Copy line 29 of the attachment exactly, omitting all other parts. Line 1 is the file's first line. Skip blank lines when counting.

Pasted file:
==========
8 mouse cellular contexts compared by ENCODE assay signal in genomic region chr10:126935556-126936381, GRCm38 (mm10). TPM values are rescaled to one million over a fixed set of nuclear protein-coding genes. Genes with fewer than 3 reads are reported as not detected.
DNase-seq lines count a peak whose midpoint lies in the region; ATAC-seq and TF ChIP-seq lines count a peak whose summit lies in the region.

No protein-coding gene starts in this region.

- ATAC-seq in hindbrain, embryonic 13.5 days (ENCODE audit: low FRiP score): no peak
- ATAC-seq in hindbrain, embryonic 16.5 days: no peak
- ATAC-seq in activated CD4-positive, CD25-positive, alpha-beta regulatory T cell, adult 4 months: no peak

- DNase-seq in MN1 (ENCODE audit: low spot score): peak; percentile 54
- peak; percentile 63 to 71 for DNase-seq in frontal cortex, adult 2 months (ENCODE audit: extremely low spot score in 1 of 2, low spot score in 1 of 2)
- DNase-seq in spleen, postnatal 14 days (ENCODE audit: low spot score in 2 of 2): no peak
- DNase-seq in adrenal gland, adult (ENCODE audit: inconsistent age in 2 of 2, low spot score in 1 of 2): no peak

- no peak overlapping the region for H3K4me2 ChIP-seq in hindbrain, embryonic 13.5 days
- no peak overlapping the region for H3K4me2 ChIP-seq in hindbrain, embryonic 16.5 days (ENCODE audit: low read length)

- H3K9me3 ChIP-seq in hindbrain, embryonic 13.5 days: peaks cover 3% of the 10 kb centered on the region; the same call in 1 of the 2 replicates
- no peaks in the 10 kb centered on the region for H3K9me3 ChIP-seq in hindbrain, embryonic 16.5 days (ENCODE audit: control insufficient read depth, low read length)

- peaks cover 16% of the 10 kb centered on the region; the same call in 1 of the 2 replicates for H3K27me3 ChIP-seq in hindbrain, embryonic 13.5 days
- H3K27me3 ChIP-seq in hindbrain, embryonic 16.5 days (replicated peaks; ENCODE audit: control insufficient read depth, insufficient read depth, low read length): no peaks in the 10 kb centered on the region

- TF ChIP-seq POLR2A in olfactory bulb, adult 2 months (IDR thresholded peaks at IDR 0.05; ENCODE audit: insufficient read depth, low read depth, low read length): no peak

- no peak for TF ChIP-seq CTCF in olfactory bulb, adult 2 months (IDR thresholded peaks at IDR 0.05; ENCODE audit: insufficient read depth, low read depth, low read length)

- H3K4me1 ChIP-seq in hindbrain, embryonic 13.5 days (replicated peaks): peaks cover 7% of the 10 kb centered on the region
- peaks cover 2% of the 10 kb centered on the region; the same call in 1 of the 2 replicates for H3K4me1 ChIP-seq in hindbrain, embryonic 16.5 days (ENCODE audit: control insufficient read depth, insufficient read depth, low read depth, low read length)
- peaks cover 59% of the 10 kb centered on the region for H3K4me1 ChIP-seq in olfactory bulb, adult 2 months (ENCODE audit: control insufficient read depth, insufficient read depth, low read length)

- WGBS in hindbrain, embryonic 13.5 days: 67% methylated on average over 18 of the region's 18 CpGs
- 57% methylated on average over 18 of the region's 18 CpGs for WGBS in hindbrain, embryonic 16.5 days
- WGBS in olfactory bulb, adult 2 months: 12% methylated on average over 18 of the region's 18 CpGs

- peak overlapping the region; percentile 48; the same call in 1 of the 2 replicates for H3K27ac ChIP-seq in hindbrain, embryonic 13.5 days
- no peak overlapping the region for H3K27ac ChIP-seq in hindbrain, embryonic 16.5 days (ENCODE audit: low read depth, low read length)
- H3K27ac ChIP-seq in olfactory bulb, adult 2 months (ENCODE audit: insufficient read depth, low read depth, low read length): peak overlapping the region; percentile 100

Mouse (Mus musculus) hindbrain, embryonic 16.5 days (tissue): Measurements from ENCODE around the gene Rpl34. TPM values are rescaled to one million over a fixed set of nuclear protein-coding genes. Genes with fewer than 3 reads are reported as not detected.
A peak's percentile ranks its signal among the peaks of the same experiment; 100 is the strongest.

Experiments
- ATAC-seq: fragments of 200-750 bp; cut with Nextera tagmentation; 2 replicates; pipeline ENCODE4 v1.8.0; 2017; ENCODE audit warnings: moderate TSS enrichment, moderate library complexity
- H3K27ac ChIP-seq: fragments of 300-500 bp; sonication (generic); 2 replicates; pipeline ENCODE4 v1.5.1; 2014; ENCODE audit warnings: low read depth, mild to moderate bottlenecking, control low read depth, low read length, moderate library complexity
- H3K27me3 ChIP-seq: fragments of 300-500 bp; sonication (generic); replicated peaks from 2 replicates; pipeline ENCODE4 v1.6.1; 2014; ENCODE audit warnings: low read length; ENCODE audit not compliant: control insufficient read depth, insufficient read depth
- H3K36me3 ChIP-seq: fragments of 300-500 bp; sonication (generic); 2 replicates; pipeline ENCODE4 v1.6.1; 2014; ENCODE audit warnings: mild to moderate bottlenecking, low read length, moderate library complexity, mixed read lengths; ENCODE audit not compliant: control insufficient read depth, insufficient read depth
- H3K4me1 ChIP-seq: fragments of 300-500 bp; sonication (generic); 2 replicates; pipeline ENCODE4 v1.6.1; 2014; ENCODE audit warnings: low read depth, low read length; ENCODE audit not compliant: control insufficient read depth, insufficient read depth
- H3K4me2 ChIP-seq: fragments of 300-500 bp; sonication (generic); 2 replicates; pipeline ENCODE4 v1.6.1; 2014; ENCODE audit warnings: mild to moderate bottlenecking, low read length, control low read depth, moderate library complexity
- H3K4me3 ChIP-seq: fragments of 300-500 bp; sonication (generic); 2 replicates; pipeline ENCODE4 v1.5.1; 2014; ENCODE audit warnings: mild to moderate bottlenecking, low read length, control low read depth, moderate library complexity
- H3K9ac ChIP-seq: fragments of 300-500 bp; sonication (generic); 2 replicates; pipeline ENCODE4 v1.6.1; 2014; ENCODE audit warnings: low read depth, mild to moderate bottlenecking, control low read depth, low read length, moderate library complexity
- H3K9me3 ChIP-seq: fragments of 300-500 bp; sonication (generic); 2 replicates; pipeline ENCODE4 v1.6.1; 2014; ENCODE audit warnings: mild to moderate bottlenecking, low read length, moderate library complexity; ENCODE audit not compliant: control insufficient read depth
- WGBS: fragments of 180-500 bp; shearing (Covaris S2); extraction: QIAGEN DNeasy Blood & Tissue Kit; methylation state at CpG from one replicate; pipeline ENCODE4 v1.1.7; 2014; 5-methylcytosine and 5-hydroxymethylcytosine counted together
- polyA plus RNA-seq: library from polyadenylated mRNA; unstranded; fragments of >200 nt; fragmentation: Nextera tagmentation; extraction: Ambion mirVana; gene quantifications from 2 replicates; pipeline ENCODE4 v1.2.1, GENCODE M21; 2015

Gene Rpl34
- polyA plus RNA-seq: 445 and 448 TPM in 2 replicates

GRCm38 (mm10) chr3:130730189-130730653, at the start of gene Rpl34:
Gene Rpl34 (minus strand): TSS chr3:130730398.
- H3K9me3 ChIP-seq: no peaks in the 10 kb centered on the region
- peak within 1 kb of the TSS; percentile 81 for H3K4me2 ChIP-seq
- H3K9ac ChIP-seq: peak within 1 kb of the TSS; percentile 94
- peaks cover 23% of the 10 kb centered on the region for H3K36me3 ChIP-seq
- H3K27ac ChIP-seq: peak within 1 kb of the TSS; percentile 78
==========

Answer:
A peak's percentile ranks its signal among the peaks of the same experiment; 100 is the strongest.